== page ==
Mark your calendar on May 17th for night 2 of Cabaret [re]ReVoltaire!
Washington Project for the Arts and The Pink Line Project present Cabaret [re]ReVoltaire, curated by my good bud Alberto Gaitán. Join them for four evenings of food, drinks, art, poetry and performances.
Cabaret [re]ReVoltaire celebrates the historic Cabaret ReVoltaire series which was presented by WPA in 1992.
Night 2: May 17, 2010
Time: 6:30 - 9:30pm (doors at 6:00pm)
dinner style seating, food and drink available for purchase
ticket price: $20 (50 available tickets)
Emcee: Dody DiSanto
House Band: Bob Boilen
Karin Abromaitis, Kristina Bilonick & Tzveta Kassabova,
and Matthew Pauli
Videos by: Anarchy in the Kitchen, Ayo Okunseinde, Vin Grabill, Champneys Taylor, and original footage of Cabaret Re-Voltaire from 1992 shot by Matt Dibble and edited by him and Linda Lewett
Tickets can be purchased here.
Note: You MUST have a ticket in advance. Tickets will not be sold at the door.
Saturday, May 15, 2010
Ryan Hill opens at Civilian
Opening Reception: Friday, May 21, 2010
Civilian Art Projects artist Ryan Hill continues his process of exploring the contemporary cultural imagination through found images and word associations. The works on paper found in “SuperFacial” play with ideas of the spectacular, the facial and glamour. Drawings based on images of spa treatments, facebook profiles, fashion magazines, and entertainment websites ask the question “how do we look at faces?” “what happens if we are not sure if we are looking at a face at all?” and “what do faces mean to us anyway?”
Ryan was initially inspired to make this series of related works by a friends wedding reception on Halloween’s eve at a New Orleans mansion.
The artist found interacting with the masked wedding guests both confusing and exciting since he couldn’t read the social cues from people’s faces when they spoke or reacted to his responses. Also, the artist wore a range of fake noses and teeth throughout the night, evolving them from smaller to larger prosthesis as it progressed. This social experiment gave the artist both a sense of glamour and invisibility, allowing his face to be read in ways unfamiliar to him. People projected their fantasies on his new features in ways that allowed him to maintain a comforting sense of anonymity. He found parallels to this process of masquerade on social networking sights, celebrity discussion forums and even in the act of how the public interpretation of art is a private act done in public.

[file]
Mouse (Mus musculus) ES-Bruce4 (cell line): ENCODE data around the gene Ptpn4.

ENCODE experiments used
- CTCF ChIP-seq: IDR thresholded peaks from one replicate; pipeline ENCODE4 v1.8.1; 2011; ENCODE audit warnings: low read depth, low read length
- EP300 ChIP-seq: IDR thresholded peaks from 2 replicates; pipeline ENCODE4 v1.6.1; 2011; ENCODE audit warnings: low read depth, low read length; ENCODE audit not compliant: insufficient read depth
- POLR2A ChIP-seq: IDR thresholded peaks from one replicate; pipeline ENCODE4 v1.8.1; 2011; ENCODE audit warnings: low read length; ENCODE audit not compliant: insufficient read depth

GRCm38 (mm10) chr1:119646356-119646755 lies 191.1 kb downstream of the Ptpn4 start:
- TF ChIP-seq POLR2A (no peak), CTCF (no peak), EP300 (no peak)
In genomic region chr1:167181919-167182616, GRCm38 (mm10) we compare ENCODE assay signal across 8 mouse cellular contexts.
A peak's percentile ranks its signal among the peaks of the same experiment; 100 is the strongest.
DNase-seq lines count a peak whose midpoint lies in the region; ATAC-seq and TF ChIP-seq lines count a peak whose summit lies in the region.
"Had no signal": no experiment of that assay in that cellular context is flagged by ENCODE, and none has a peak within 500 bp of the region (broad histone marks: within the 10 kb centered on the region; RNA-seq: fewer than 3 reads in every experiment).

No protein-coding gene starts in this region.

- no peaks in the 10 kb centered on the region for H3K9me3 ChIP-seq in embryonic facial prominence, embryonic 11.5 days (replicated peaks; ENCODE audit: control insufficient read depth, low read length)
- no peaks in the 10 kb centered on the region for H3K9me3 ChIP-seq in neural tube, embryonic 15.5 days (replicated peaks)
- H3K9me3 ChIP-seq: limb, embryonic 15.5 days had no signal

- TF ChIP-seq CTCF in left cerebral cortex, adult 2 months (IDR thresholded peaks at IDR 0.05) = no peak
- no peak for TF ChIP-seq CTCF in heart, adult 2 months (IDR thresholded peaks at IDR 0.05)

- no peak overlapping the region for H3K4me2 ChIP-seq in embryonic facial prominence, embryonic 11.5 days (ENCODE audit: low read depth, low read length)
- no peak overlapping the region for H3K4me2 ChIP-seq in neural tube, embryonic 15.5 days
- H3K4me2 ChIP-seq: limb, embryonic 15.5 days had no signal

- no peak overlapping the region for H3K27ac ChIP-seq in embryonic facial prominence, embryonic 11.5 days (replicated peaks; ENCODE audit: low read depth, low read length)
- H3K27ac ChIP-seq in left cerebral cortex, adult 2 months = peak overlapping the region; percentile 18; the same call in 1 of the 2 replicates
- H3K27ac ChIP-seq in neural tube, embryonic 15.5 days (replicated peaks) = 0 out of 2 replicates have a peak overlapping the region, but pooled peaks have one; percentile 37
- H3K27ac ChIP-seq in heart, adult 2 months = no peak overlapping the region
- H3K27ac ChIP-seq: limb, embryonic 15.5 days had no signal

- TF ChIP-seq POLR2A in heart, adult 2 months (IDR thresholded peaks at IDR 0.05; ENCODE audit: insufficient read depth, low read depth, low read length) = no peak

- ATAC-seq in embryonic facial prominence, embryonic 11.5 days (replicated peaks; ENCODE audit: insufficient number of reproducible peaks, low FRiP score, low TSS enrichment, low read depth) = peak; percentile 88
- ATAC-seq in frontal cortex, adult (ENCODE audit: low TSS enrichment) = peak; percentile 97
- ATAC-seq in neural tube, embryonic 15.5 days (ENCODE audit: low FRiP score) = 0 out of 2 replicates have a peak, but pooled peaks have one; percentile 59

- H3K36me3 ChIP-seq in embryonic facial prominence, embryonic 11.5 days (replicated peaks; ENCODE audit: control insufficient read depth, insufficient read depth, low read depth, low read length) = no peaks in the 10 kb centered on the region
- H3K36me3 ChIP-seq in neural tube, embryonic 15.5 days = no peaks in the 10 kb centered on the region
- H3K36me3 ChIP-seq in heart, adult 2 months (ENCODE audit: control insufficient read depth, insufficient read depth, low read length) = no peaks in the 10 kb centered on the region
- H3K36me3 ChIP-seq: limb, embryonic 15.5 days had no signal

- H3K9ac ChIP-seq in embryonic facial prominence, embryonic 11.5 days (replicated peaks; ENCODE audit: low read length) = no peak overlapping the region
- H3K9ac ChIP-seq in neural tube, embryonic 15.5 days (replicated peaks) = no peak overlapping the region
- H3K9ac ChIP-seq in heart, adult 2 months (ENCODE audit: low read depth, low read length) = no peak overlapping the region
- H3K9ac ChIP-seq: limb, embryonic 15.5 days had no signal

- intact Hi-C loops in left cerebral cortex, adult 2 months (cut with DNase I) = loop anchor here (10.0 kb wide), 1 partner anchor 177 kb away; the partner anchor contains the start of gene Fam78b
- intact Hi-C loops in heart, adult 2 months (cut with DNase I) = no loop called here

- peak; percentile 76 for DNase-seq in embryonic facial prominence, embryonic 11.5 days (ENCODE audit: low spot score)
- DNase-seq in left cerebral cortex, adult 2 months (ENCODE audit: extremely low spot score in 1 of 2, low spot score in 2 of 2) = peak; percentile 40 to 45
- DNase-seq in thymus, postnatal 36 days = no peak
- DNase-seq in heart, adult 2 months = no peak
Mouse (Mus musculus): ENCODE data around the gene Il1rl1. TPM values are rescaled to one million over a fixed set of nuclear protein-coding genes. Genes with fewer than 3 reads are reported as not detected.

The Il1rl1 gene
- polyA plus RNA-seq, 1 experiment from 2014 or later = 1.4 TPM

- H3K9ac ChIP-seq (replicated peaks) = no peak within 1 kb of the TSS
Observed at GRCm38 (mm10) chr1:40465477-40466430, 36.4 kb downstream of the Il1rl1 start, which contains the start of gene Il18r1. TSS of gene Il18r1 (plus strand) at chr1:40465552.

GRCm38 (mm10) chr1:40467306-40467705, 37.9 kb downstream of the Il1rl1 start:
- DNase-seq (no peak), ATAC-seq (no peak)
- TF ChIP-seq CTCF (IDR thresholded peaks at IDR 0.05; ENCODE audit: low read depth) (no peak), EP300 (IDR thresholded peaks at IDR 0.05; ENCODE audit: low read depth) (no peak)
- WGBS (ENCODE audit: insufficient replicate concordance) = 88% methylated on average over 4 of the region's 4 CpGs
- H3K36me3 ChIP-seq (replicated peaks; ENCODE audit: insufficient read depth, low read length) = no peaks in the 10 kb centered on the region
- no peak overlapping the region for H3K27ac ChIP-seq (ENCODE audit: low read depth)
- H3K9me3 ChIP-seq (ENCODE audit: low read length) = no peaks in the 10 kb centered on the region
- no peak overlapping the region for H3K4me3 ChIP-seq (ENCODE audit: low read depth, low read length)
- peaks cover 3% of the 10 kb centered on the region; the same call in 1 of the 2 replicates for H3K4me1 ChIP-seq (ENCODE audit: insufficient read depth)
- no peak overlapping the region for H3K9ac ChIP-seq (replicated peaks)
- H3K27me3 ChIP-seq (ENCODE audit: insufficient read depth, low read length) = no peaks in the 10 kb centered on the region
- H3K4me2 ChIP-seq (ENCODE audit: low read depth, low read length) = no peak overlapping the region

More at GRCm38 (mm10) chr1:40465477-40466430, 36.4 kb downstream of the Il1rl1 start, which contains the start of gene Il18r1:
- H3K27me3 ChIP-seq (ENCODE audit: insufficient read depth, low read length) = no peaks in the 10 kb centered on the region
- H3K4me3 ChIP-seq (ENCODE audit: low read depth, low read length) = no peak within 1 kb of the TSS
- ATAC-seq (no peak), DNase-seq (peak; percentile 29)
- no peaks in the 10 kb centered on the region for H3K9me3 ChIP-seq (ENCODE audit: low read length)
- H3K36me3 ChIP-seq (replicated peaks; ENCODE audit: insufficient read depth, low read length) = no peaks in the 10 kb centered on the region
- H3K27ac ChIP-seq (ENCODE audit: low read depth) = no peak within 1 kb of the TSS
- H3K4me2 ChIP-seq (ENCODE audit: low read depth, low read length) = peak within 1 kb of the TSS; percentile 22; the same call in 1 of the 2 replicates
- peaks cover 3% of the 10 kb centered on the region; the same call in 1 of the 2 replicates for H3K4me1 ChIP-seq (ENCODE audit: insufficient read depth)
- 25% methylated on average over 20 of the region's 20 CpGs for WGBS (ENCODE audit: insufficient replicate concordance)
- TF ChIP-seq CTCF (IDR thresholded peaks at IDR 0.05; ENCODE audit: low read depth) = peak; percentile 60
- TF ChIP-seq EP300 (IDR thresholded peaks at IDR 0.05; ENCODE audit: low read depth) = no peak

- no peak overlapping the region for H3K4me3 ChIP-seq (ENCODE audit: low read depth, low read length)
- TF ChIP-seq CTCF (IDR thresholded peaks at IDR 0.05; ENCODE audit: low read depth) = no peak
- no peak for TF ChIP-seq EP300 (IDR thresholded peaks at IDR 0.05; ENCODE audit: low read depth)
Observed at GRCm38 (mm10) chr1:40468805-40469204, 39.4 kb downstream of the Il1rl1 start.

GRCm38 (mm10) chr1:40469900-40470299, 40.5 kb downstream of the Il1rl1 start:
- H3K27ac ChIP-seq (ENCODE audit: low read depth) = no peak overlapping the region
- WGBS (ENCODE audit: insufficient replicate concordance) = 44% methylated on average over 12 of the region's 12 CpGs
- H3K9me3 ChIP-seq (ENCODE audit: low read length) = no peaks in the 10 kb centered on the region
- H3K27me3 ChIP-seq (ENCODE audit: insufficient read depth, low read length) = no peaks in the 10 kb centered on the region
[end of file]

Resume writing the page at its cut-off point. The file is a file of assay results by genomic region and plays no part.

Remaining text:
Images are drawn onto the paper with some areas blocked out by frisket. Ryan then sprays layers of washes over the drawing and works back into them with ink and brush.
Ryan's textworks are enlarged from copious notes he takes while drawing. Words are often drawings in themselves or overlaid on top of images as a way of complicating meaning.
He presently experimenting with cutting out text and hanging them sculpturally on the walls. Like previous exhibit, "Everything Must Go," the nature of the textwork are based on personal anecdotes and imaginary personas.
The artist will also show his related collages and textworks along with a video collaboration with local DC area experimental filmmaker Rob Parrish.